- Text smaller
- Text bigger
Mining has always been a perilous occupation. One of the most insidious and invisible dangers comes from toxic gases that are heavier than air and therefore collect in low spots. These gases are lethal to miners because it can either poison them or explode with devastating consequences. For centuries it was the practice of miners to carry a caged canary into a mine with them. If the canary died, the miners knew there were gases present and it was too dangerous to remain.
Keep this in mind for a moment.
My husband came into my office on Thursday afternoon, visibly upset. “Do you know about the holy thorn tree of Glastonbury?” he asked.
“No, what is it?”
He told me the story of this remarkable tree. Legend has it that Joseph of Arimathea, who donated his own prepared tomb to lay the body of Jesus after the crucifixion, traveled to Britain after Jesus’ death. On a hill by Glastonbury, he stuck his staff (which is said to have belonged to Jesus) into the ground before he went to sleep. When he woke up, the staff had sprouted into a thorn tree. This tree flowered twice a year, at Christmas and at Easter. It survived for centuries until it was chopped down by puritans during the English Civil War, but secret cuttings of the original tree were planted around the town. It was from one of those cuttings that a replacement tree was planted in the original spot.
In 1965, Queen Elizabeth erected a wooden cross at Glastonbury with the inscription: “The cross, the symbol of our faith, the gift of Queen Elizabeth II, marks a Christian sanctuary so ancient that only legend can record its origin.”
“Today,” my husband concluded grimly, “someone cut down the thorn tree.”
I gasped. I seldom have the urge to roundly damn someone to hell, but this was one of those moments. It sickens me to think that someone is so filled with evil and hatred that they would cruelly destroy a prominent Christian symbol.
My husband is not normally subject to flights of fancy, but this act unsettled him. “This would never have happened 20 years ago,” he muttered. “I don’t care what antipathy someone feels against Christianity, this would never have happened 20 years ago.”
I don’t know how bad the situation is in England, but for many years here in America the expression of anything having to do with Judeo-Christian faith or values has become less and less tolerated. During this happy season when we prepare to welcome the birth of the Christ child, there are people so filled with loathing about any hint of Christian reverence that they are driven to vandalize or decimate any expression of that reverence, or file lawsuits to force it out of existence.
Meanwhile, behaviors and actions that would have been considered wrong, shameful, or evil just 50 years ago are now being venerated and lauded. And of course, this is all done in the name of (cough) “diversity” and “tolerance.”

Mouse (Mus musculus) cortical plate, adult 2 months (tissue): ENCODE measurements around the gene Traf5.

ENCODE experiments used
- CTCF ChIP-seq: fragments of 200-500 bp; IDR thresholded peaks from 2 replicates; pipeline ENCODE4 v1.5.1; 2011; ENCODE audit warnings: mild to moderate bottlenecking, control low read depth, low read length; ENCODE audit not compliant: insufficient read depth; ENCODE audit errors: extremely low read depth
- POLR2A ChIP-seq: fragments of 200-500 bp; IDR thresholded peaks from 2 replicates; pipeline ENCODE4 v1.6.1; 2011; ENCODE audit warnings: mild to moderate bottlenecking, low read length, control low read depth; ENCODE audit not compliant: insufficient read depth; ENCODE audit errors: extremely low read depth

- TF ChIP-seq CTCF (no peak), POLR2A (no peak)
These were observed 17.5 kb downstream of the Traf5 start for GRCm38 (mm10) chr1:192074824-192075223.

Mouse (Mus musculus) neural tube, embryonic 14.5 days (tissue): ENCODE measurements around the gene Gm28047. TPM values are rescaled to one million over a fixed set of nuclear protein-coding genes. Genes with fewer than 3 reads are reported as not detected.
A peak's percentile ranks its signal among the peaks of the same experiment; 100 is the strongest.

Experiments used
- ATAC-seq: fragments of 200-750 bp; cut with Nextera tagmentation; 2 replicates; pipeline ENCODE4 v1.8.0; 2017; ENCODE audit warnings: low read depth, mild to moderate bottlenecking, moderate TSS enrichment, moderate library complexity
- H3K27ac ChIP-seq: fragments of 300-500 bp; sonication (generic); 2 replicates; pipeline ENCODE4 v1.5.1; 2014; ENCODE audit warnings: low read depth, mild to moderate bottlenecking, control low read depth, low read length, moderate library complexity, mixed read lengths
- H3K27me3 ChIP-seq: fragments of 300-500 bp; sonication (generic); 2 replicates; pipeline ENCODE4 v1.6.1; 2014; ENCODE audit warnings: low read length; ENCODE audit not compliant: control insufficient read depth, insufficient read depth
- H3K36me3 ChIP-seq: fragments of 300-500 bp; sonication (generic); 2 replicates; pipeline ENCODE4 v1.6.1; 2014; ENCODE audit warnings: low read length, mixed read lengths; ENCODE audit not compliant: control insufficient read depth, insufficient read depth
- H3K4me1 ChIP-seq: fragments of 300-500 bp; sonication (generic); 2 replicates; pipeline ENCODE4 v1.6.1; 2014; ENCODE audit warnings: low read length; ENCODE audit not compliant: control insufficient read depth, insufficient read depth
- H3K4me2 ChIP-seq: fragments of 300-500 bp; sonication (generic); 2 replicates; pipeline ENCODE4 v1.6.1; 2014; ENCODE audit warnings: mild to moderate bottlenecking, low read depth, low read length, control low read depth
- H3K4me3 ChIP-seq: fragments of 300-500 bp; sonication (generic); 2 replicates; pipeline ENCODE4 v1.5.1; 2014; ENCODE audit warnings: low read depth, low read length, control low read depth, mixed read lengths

The dead canary in the mine was such a small thing, really. It’s only a canary, right? But it was an indicator of something much bigger, something potentially lethal or explosive. And right now we are surrounded by dead canaries.
Every day the head of the Fed stands in front of a microphone and lies to us. So does our president. So do the members of Congress. So do the talking heads in the mainstream media. We have riots going on in England and France and Greece and Ireland. Government employees are required to take naked photos of children and grope nuns before permitting them to travel. Black Friday shoppers stampede and threaten and hurt others over cheap televisions and laptops. The list of appalling acts is endless. How many dead canaries can we count? Hundreds, perhaps thousands.
What astounds me is how blind people are to these symbols of an imminent explosion. Every day, people wade through dozens of dead canaries, stepping over them or kicking them out of the way or just denying that they exist at all. There is almost a universal refusal to accept what a dead canary – or a dead thorn tree – signifies.
Remember, the last time this thorn tree was chopped down was nearly 400 years ago during a time of tremendous societal upheaval in England, a time of war, death and destruction. And now the thorn tree is cut down again. Is it only my husband and me who can see the dead canaries littering the ground at its base? Are we on the verge of a similarly devastating religious, economic or political upheaval?
In the grand scheme of things, one dead thorn tree doesn’t amount to much. It’s just a tree, after all. One dead canary doesn’t amount to much. It’s just a bird, after all. One requirement to put aside our constitutionally guaranteed Fourth Amendment right against unreasonable search and seizure doesn’t amount to much. It’s just the Constitution, after all. One crucified rabbi doesn’t amount to much. He’s just a man, after all.
Or is he?
My sincerest hope is that the importance and impact behind these events will be recognized for what they are – things of such deep and profound significance that paying heed can literally save our lives.
There is an old saying that the darkest hour is just before dawn. We are plunging into darkness with alarming speed. We have a lot of darkness to go through before we can see the light.
I dearly hope that some wise and enterprising soul can nurture a cutting from the holy thorn tree of Glastonbury and replant it in its original location. The symbolism of such a task is not hard to see. After the explosion, how many of us will be willing or able to nurture the seeds of goodness, hope, honor and faith and plant them for all to see?
Because those seeds will be desperately needed.